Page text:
The size of the quantum, based on a pure number called Planck’s constant, could be calculated. Starting in 1913, Bohr calculated the quantum of the simplest case, hydrogen, in which a single electron orbits a proton. He showed that experiment and theory could be reconciled by saying that the quantum restricts the electron to particular orbits. For each counting number (1, 2, 3, . . .) there is one permissible orbit. For a given electron, the orbit it was in could be assigned that number, called its quantum number. Bohr based his calculations on the lines that form the spectrum of hydrogen gas (when a pure gas is heated, the spectrum consists of discontinuous lines, not a full rainbow). Bohr explained the lines by saying the light is emitted when the electron changes from a higher quantum number to a lower one.
Hydrogen does not display a continuous spectrum because the electron moves from orbit to orbit in “quantum jumps.” More complex atoms were beyond direct calculations, but approximations indicated that the same approach was correct.
But there were minor complications. Bohr’s model explained the large lines in the spectrum, but these lines are broken into smaller lines, called the fine structure of the spectrum. In 1915 Arnold Sommerfeld introduced a second quantum number to explain the fine structure. This was based on the idea that orbits allowed to electrons are ellipses, not circles. Next, it was observed that since the spectrum is affected by a magnet — the Zeeman effect — there needs to be a third quantum number to account for the magnetic state of the electron. Finally, in 1925 George Uhlenbeck and Samuel Goudsmit found that electrons spin, necessitating yet another quantum number. Each number is an integer that describes the specific state of the electron. If you know that the numbers are, say, 3, 1, 1, 2, then you have a precise description of the electron in its orbit.
The discovery of spin was a major breakthrough, resulting in the rapid development of what is now known as the quantum theory. In 1925 Wolfgang Pauli determined that four quantum numbers is just right. Everything known about an electron in an atom can be reduced to the four numbers. Furthermore, no two electrons in an atom can have the same numbers. This Pauli exclusion principle, as it became known, accounts for how electrons are arranged in all atoms and tells why sulfur has different properties than tin.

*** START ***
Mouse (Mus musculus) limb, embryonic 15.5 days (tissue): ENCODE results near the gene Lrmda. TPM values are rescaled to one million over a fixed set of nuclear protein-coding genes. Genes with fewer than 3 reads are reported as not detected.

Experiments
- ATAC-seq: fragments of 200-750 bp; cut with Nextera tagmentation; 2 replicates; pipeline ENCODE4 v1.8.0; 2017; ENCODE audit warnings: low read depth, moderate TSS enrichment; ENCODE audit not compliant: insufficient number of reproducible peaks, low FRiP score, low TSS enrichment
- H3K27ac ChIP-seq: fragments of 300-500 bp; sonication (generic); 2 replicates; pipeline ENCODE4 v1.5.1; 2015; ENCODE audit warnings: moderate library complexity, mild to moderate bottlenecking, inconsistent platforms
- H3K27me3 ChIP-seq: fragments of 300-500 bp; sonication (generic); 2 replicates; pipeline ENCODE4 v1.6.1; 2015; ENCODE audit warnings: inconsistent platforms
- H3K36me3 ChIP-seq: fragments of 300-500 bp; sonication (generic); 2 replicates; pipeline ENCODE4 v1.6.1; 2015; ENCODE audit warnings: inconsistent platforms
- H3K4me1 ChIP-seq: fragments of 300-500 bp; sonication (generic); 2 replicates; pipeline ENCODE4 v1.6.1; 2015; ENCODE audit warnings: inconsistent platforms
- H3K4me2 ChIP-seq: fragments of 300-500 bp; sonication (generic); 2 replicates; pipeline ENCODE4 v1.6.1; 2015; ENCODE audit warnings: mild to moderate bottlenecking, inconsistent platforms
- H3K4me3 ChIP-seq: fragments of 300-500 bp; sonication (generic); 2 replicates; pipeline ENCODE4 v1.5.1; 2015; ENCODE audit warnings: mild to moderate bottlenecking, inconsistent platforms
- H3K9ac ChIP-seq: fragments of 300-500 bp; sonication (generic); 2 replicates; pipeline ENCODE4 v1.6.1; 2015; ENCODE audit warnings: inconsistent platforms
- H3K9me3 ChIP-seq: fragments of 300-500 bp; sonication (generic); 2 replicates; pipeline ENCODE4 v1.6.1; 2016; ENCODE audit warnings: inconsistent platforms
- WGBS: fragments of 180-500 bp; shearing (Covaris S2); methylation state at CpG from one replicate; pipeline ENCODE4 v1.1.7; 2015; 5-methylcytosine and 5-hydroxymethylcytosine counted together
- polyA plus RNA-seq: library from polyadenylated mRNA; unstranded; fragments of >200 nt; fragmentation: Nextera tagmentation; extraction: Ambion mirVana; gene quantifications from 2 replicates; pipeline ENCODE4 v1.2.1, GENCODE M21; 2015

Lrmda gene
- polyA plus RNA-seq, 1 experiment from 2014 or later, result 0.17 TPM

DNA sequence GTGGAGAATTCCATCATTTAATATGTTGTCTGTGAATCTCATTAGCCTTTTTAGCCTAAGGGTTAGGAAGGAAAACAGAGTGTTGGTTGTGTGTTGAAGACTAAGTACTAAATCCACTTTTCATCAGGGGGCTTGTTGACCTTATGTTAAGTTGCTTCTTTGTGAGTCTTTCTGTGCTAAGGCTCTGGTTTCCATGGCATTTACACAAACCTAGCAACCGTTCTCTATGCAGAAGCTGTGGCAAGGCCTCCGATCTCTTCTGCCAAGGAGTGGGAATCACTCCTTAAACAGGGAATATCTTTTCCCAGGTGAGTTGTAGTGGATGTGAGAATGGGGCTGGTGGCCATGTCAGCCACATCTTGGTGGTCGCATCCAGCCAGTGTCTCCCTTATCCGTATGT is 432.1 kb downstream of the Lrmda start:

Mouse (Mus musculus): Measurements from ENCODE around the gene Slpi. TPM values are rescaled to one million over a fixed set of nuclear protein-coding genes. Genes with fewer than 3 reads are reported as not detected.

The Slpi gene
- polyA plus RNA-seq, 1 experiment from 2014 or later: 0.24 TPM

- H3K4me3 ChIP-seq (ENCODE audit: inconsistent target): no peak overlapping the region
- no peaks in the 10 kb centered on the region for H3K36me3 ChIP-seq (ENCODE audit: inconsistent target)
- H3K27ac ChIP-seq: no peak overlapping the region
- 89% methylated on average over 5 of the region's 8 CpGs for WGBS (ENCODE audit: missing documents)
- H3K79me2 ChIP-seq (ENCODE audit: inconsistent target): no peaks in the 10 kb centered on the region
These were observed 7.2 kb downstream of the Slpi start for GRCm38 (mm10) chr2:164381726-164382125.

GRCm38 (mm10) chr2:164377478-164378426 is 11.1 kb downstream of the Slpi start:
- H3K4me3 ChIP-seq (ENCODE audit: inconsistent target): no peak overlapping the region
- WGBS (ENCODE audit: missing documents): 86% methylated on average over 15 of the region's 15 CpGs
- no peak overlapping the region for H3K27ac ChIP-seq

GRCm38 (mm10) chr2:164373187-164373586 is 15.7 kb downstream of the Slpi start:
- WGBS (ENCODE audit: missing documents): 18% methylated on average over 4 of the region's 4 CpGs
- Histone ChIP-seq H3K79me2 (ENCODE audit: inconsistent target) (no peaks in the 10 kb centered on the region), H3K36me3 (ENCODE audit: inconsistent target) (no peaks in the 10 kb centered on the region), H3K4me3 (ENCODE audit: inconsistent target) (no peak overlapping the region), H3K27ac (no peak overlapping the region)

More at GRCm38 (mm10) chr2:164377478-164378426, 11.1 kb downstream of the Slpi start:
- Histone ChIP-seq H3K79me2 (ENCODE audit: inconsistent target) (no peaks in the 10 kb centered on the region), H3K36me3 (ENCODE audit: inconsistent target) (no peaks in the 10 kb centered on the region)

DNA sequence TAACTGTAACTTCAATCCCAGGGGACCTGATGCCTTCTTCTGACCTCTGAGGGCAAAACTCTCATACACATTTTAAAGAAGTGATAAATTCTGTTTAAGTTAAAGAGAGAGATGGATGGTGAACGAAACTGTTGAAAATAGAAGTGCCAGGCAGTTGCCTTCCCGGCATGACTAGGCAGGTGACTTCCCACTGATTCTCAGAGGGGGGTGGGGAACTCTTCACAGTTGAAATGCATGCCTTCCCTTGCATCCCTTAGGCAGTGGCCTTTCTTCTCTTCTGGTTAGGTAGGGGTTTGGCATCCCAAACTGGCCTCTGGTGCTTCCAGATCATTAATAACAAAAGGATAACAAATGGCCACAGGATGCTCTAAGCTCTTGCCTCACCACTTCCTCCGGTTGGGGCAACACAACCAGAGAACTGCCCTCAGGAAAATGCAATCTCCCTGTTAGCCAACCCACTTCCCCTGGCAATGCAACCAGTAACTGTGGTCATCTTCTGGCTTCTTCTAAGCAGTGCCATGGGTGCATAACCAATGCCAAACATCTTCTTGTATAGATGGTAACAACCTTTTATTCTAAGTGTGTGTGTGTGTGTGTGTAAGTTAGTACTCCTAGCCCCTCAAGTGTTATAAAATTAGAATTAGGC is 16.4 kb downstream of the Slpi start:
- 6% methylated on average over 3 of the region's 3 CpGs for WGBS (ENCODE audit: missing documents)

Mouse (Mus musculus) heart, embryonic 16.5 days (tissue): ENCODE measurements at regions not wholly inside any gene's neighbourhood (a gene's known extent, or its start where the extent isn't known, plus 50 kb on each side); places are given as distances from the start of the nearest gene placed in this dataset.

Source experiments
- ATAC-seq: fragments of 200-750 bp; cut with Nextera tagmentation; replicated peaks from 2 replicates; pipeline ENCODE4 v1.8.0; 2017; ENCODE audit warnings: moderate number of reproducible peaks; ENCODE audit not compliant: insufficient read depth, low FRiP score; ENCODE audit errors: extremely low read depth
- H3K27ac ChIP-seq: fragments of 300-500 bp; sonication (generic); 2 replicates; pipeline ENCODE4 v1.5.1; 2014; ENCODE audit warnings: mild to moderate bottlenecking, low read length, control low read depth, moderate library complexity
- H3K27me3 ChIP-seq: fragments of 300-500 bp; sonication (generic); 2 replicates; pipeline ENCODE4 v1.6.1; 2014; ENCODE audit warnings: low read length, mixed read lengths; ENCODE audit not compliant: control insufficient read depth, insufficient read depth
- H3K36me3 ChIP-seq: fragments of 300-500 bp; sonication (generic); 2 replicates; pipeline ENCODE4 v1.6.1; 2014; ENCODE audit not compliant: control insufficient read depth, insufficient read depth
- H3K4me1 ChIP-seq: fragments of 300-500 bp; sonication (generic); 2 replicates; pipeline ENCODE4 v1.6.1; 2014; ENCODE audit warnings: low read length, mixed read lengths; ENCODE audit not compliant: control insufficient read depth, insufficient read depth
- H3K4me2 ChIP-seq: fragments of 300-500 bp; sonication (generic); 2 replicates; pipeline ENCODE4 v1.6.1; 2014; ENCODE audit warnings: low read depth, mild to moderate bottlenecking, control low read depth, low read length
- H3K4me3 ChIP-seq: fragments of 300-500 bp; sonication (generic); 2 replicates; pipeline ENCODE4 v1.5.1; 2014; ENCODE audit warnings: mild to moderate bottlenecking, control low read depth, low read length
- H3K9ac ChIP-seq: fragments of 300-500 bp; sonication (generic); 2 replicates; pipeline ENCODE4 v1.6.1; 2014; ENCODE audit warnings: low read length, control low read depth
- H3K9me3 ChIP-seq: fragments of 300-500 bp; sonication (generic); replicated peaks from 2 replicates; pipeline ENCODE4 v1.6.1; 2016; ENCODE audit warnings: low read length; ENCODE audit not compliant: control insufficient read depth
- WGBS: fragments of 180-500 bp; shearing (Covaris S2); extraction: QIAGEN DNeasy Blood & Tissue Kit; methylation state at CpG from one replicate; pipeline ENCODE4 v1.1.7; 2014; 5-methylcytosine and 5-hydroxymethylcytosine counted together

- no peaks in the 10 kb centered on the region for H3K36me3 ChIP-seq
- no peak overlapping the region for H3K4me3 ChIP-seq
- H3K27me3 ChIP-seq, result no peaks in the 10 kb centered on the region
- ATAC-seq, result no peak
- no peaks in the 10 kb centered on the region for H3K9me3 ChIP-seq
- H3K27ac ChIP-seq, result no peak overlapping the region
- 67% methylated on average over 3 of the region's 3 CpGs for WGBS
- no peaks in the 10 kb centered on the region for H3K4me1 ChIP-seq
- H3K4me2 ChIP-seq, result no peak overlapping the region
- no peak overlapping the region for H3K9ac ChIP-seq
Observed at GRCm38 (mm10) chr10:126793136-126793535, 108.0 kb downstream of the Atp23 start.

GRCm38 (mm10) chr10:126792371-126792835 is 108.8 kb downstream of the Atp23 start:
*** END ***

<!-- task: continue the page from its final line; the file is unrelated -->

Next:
About the same time, Werner Heisenberg found that arrays of quantum numbers could be used to calculate lines in the spectrum. This method of calculation is called the Heisenberg matrix mechanics. Earlier, Louis de Broglie had proposed that every particle has a wave associated with it. Erwin Schrödinger used de Broglie’s idea to calculate the spectral lines. Later it was shown that the Heisenberg matrix mechanics and the Schrödinger wave equation are equivalent.
In 1927 Heisenberg put forward the idea that it is theoretically impossible to determine the position and the momentum of an electron at the same time. The greater the degree of accuracy about one quantity the less the accuracy of the other. This uncertainty principle, as it is known, was later extended to other particles and other quantities. Max Born suggested that the Schrödinger equation could be interpreted as giving the probability that an electron is located in a particular orbit. This interpretation is still the most common in quantum theory.
Although Schrödinger’s wave equation gives good results, they are not perfect. The wave equation does not take spin or the theory of relativity into effect. In 1928 Paul Dirac revised the equation to include spin and relativity. Dirac’s theory was important because it revealed for the first time the existence of antimatter, but the mathematics is so complicated that physicists still use the Schrödinger wave equation. Dirac’s theory essentially completed classical quantum theory. After World War II, physicists developed quantum electrodynamics, a method of calculating the behavior of electrons and other particles that is even more precise than classical quantum theory.